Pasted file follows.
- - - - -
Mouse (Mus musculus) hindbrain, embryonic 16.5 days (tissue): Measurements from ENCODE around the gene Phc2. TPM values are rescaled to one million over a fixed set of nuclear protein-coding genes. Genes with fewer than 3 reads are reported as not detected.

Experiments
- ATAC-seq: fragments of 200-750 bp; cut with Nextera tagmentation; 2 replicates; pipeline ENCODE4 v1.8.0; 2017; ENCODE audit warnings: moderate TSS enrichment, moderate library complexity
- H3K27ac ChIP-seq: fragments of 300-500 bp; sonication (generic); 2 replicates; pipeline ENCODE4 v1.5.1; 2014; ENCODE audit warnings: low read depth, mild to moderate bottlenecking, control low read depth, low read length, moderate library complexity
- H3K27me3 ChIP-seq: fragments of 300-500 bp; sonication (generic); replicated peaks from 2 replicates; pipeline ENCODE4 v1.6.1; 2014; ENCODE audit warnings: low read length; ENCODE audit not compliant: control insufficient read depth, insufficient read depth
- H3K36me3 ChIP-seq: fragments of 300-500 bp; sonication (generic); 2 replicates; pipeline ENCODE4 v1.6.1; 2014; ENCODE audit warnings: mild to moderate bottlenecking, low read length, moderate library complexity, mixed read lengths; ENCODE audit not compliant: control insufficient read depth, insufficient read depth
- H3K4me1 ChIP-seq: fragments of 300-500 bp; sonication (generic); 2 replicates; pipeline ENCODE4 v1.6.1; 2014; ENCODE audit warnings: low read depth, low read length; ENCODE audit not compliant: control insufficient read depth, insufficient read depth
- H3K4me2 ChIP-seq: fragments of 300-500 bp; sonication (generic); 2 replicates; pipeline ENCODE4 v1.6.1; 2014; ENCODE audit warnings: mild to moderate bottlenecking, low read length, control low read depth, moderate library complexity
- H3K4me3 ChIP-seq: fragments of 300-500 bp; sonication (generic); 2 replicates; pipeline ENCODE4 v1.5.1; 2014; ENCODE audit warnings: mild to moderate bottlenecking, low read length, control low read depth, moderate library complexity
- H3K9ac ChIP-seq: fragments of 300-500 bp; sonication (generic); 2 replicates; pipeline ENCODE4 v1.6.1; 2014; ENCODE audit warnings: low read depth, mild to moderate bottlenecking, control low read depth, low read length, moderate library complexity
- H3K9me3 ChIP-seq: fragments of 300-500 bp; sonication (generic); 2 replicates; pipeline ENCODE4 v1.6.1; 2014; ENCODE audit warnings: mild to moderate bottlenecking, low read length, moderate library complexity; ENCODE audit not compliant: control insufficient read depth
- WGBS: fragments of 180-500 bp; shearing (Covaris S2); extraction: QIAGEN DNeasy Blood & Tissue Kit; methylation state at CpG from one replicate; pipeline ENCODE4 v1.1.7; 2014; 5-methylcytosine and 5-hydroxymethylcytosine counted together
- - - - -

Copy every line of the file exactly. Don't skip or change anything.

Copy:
Mouse (Mus musculus) hindbrain, embryonic 16.5 days (tissue): Measurements from ENCODE around the gene Phc2. TPM values are rescaled to one million over a fixed set of nuclear protein-coding genes. Genes with fewer than 3 reads are reported as not detected.

Experiments
- ATAC-seq: fragments of 200-750 bp; cut with Nextera tagmentation; 2 replicates; pipeline ENCODE4 v1.8.0; 2017; ENCODE audit warnings: moderate TSS enrichment, moderate library complexity
- H3K27ac ChIP-seq: fragments of 300-500 bp; sonication (generic); 2 replicates; pipeline ENCODE4 v1.5.1; 2014; ENCODE audit warnings: low read depth, mild to moderate bottlenecking, control low read depth, low read length, moderate library complexity
- H3K27me3 ChIP-seq: fragments of 300-500 bp; sonication (generic); replicated peaks from 2 replicates; pipeline ENCODE4 v1.6.1; 2014; ENCODE audit warnings: low read length; ENCODE audit not compliant: control insufficient read depth, insufficient read depth
- H3K36me3 ChIP-seq: fragments of 300-500 bp; sonication (generic); 2 replicates; pipeline ENCODE4 v1.6.1; 2014; ENCODE audit warnings: mild to moderate bottlenecking, low read length, moderate library complexity, mixed read lengths; ENCODE audit not compliant: control insufficient read depth, insufficient read depth
- H3K4me1 ChIP-seq: fragments of 300-500 bp; sonication (generic); 2 replicates; pipeline ENCODE4 v1.6.1; 2014; ENCODE audit warnings: low read depth, low read length; ENCODE audit not compliant: control insufficient read depth, insufficient read depth
- H3K4me2 ChIP-seq: fragments of 300-500 bp; sonication (generic); 2 replicates; pipeline ENCODE4 v1.6.1; 2014; ENCODE audit warnings: mild to moderate bottlenecking, low read length, control low read depth, moderate library complexity
- H3K4me3 ChIP-seq: fragments of 300-500 bp; sonication (generic); 2 replicates; pipeline ENCODE4 v1.5.1; 2014; ENCODE audit warnings: mild to moderate bottlenecking, low read length, control low read depth, moderate library complexity
- H3K9ac ChIP-seq: fragments of 300-500 bp; sonication (generic); 2 replicates; pipeline ENCODE4 v1.6.1; 2014; ENCODE audit warnings: low read depth, mild to moderate bottlenecking, control low read depth, low read length, moderate library complexity
- H3K9me3 ChIP-seq: fragments of 300-500 bp; sonication (generic); 2 replicates; pipeline ENCODE4 v1.6.1; 2014; ENCODE audit warnings: mild to moderate bottlenecking, low read length, moderate library complexity; ENCODE audit not compliant: control insufficient read depth
- WGBS: fragments of 180-500 bp; shearing (Covaris S2); extraction: QIAGEN DNeasy Blood & Tissue Kit; methylation state at CpG from one replicate; pipeline ENCODE4 v1.1.7; 2014; 5-methylcytosine and 5-hydroxymethylcytosine counted together